Sara Zarr

I spent the whole time when I was reading both Story of a Girl and Sweethearts with this nagging voice in the back of my brain saying “I just don’t understand all the accolades. What am I missing?” I put both of them down for hours, even days, which I don’t usually do when I get into a book. And then …….. when I finished hours, days, weeks later I’d find myself thinking about them.

It has been a while since I read Story of a Girl. As usual when I know a setting pretty well, I was somewhat distracted placing places within my context of “Pathetica” or Pacifica. I remember the bare bones – that the female character had a reputation based on an incident where her father caught her in a car with an older boy. She, and her family, have a pretty estranged relationship. Mostly what I remember is the tone of the novel. To use a metaphor – it was the setting, all gray and foggy and damp.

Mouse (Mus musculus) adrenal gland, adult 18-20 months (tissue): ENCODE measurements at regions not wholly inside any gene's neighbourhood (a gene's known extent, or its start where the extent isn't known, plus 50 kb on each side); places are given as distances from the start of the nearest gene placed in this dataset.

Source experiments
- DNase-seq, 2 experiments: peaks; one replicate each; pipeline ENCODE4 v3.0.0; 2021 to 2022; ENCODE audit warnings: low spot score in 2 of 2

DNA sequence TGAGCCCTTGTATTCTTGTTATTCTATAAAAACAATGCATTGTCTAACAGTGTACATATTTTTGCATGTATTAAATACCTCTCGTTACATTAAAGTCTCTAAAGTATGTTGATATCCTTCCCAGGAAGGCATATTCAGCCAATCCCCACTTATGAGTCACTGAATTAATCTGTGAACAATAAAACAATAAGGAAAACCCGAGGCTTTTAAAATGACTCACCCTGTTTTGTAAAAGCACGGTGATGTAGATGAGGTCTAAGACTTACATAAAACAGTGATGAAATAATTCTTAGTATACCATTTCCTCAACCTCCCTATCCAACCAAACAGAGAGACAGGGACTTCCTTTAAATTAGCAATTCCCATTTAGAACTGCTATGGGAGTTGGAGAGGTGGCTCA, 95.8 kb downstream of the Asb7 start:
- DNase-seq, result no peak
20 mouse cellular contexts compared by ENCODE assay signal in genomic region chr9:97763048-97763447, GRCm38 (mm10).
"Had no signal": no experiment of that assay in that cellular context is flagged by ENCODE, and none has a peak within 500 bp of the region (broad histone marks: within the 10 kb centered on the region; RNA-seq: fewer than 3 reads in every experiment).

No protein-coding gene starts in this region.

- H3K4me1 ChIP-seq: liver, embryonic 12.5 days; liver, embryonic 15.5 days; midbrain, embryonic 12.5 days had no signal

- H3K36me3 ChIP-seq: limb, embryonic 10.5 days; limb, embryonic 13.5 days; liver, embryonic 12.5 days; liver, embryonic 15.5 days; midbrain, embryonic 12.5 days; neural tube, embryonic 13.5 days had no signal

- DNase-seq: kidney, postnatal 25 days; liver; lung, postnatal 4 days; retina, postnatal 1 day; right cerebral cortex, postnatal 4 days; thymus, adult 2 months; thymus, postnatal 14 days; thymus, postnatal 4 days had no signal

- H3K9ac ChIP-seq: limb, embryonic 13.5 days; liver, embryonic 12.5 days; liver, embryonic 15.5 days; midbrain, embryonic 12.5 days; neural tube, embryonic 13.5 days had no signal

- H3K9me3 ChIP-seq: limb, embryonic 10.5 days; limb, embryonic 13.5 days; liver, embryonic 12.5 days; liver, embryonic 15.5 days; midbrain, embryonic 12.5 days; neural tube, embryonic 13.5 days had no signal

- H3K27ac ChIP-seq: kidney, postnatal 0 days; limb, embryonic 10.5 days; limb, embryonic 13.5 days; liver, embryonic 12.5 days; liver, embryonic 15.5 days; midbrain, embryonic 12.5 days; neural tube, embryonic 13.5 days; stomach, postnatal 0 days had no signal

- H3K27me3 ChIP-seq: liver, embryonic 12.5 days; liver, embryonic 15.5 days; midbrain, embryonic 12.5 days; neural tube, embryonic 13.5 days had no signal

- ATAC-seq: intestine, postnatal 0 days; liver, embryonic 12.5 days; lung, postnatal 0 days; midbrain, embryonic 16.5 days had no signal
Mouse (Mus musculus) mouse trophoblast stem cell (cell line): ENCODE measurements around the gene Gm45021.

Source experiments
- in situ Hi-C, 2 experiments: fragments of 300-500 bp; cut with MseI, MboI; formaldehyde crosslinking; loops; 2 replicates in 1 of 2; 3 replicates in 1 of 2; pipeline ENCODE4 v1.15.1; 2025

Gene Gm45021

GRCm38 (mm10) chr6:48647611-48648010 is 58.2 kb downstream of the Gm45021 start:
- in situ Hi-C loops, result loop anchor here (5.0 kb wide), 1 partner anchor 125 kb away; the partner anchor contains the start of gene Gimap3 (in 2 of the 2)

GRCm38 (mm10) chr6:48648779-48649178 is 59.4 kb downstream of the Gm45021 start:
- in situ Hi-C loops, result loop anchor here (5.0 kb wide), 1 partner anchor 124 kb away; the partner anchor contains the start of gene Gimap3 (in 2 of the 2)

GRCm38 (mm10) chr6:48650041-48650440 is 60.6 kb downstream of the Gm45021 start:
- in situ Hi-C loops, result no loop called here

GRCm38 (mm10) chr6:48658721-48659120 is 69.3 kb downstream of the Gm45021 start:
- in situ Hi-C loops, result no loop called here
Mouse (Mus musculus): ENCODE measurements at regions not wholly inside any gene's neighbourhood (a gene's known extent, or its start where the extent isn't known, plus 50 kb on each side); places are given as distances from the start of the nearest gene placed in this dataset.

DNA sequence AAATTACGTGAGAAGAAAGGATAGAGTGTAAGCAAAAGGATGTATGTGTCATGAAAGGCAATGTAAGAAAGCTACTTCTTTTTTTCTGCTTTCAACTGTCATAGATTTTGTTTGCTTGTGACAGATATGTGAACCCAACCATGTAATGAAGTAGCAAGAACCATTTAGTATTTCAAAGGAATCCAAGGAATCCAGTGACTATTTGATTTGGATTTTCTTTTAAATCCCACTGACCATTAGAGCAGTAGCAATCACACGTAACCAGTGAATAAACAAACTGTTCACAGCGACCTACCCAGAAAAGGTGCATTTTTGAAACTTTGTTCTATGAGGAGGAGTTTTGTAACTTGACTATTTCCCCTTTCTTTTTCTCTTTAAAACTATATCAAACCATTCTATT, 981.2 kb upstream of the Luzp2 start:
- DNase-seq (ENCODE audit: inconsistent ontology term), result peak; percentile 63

Sweethearts I just read, so it is more fresh. When they were in elementary school Jennifer and Cameron were each other’s only friends. But he disappeared, and she thought he was dead. And so she recreated herself and now she is Jenna with friends, family, and boyfriend. But Cameron comes back and everything is not so easy anymore. Although I suspect it never really was, it is hinted at, never explicit, which is part of the genius of Zarr allowing her characters to truly develop in the reader’s mind without laying it all out. You cannot be a lazy reader, and understand the depth of characterization in Zarr’s characters. Or at least her main character. Jenna and Cameron’s connection is deep, and based on a secret – which adds to the importance of their connection.

I am glad I ignore the little voice, although I wish it didn’t interrupt me.

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